Biomedical Primate Research Centre is a scientific research institute committed to biomedical research on life-threatening or debilitating diseases for man. BPRC contributes to the identification and development of new therapies and medicines. BPRC uses non-human primates for this critical research only when there are no suitable alternatives. In addition, BPRC has an active and expanding program to develop alternatives, following the principles of reduction, refinement and replacement.
BPRC obtains the animals for its research from our own breeding colonies. Research facilities and animal breeding are housed at the same location to prevent the necessity for long travel, to ensure healthy and robust animals and to start training of animals to limit stress as much as possible. A dedicated and highly trained staff takes care of all animals.
The optimal animal welfare of the animals in our research institute is emphasized by visits of many researchers, animal caretakers and animal trainers from all over the world to receive training at our facilities and our welfare accreditations (AAALAC, OLAW). As long as it fits within our rules and the European and Dutch laws and regulations, we gladly meet these requests and offer these guest-employees those possibilities.
We explain and show our guests all details of our work: how it is performed, how our research is reviewed and investigated before we get approval to start the research, and how we make every effort to ensure the welfare of our animals. We explain what benefit our research has to offer to both human and animal health and discuss the difficult considerations that we regularly have to make. We sometimes experience a lack of knowledge about our work and about how we perform our work in the most careful way possible and we gladly answer critical questions.
In addition, BPRC regularly receives requests from the writing or filming press. A good example is the extensive documentary that was made by Vice, which gives a fair and realistic view on our work. The BBC has recently made such a report as well. We aim to be fully transparent and to present things in the right context is highly important and valuable for us. Unfortunately, in some cases our work is presented completely out of context, without explanation or with incorrect information. For example, people or reporters publish photos that have not been made at the BPRC or have become outdated. We regret that this happens, especially because it shows a very distorted picture of what we do and how our work is done. Another example is the recent film made by a foreign veterinarian. This veterinarian from a primate rescue centre requested to be trained in our facility and was our guest in 2017. She was provided the opportunity to take part in all procedures in our institute and to be trained in them. In the mean time she used a hidden camera. Beyond the fact that the methodology used is far from correct, the particular video contains a lot of incorrect information, most parts are taken fully out of context and false information is provided.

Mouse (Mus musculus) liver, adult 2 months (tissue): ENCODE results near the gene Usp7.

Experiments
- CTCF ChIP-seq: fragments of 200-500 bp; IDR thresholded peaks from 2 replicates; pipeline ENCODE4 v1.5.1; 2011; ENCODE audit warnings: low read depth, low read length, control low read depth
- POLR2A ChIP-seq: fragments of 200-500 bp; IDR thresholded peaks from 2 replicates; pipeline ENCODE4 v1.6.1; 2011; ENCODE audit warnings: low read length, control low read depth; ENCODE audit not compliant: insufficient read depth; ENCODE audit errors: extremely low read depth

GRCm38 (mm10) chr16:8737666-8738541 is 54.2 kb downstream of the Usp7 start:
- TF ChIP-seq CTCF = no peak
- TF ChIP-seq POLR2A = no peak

Below is a brief explanation of how things are displayed in a false context by this person who has filmed with a hidden camera and has now uploaded this in a compilation to the internet.
BPRC has its own breeding colonies where animals are kept in large social groups under conditions as natural as possible. Once a year all animals in the colonies are checked by our veterinarians to ensure that they are healthy and in a good condition and/or to treat them if necessary. This means that all animals within one group receive a full physical exam under anesthesia. For the animal, the procedure is of course is tedious and stressful, and therefore all animals of a group are subjected to this procedure on the same day. In some cases, an animal gets an injury or a prolapse because of the stress. The veterinarian checks if and how they need to treat this and what is the best for the animal. All procedures, e.g. checking for tuberculosis, taking some blood samples and setting a tattoo for identification if it is not there yet are performed under anesthesia that provides both sedation and pain relieve. After the animals have undergone all checks, they are placed back into their own cage in order to wake up in a familiar environment. Just after waking up they are groggy and sometimes fall when they try to climb. This does not hurt the animals and in addition they are regularly visually checked by the caretakers. This is much less stressful for the animals compared to waking up in a separate small cage in an unfamiliar environment and reintroduced into their group thereafter. The caretakers performing these checks and procedures sometimes make a joke or sing along with the radio, and then again continue their work being very focused that day in one room for several hours. In contrast to what is suggested, all animal caretakers and the veterinarians are very concerned about their animals.
In the video a euthanasia of a monkey is shown in the presence of other animals. When animals have to be euthanized in the context of an experiment, this always takes place in a special room, unless this is not possible. This can be when they are infected with a highly contagious disease, as was the case in this example.
Despite the activities by this veterinarian that was trained by us, we will remain to grant everyone with genuine interest in our work access on our premises, to provide training on care and housing of non-human primates and to discuss and explain why this research is necessary. We also will show them our commitment to animal welfare.